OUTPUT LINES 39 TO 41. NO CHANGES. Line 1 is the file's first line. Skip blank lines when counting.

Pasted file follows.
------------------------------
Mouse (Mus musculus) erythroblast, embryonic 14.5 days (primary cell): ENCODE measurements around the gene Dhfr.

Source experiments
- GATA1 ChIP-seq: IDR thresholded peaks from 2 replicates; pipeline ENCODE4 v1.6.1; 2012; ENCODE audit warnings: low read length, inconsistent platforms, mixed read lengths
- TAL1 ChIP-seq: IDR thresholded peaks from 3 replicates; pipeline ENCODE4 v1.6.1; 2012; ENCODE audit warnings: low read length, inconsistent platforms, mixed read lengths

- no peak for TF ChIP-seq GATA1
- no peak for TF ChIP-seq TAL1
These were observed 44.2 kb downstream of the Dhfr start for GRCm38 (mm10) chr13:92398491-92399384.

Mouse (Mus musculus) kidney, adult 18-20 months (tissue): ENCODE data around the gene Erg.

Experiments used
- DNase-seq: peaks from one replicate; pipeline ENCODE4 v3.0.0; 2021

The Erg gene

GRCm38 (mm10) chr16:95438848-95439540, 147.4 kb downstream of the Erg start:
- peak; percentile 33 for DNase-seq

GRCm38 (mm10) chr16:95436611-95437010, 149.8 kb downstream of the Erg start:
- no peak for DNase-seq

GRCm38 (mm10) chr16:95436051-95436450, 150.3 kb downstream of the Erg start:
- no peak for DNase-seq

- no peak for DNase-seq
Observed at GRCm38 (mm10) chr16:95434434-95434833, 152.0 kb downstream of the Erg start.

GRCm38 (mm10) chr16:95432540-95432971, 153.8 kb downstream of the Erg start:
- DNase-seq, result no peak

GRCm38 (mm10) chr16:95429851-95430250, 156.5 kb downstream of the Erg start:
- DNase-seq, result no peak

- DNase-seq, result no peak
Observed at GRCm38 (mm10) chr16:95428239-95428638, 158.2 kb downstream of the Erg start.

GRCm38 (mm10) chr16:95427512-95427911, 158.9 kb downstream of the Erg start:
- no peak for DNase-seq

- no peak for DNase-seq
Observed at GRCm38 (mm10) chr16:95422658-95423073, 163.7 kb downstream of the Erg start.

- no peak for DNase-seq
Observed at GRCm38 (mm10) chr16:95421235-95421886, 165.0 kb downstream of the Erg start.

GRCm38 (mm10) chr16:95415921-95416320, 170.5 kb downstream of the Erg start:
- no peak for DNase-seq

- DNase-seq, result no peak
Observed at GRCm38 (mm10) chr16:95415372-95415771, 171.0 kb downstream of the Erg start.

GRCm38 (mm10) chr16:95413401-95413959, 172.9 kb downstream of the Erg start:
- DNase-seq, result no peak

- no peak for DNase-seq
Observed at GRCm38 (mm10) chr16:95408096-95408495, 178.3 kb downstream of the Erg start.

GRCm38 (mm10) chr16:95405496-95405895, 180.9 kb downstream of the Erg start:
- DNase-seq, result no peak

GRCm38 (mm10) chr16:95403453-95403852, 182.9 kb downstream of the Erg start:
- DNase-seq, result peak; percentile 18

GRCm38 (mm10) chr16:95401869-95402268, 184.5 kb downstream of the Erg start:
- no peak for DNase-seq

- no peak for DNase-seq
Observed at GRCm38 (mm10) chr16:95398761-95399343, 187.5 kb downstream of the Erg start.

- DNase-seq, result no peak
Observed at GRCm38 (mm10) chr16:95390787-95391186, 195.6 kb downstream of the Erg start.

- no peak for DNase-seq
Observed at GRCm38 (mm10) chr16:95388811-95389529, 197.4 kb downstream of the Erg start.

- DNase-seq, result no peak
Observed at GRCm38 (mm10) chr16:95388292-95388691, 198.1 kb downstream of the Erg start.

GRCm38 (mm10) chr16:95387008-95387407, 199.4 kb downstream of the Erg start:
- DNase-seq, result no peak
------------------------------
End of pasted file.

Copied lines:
Observed at GRCm38 (mm10) chr16:95408096-95408495, 178.3 kb downstream of the Erg start.

GRCm38 (mm10) chr16:95405496-95405895, 180.9 kb downstream of the Erg start:
- DNase-seq, result no peak